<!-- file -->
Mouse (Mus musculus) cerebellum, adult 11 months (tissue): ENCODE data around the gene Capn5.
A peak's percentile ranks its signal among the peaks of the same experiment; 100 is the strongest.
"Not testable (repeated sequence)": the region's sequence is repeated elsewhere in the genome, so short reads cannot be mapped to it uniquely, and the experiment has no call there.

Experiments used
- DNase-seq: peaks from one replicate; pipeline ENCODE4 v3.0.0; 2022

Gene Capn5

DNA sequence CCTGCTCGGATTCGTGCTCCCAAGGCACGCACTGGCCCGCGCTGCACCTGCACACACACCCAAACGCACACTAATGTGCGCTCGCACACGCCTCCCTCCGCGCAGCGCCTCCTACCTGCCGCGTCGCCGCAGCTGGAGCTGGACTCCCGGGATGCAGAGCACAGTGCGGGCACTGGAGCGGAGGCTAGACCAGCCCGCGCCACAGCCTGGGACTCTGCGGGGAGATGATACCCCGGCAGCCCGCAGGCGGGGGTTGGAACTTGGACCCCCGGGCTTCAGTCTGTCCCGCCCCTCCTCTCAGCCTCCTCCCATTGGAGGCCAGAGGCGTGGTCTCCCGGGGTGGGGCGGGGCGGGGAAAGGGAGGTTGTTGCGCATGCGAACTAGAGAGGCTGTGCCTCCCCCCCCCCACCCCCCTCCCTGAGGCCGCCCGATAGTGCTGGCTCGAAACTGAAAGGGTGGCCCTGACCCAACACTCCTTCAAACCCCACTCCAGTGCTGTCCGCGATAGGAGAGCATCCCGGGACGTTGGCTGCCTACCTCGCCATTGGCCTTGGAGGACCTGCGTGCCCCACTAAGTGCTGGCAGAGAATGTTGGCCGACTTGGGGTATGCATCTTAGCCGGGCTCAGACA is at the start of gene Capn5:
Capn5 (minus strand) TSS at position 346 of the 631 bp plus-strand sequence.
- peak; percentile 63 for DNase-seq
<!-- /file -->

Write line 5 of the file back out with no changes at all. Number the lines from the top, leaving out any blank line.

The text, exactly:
- DNase-seq: peaks from one replicate; pipeline ENCODE4 v3.0.0; 2022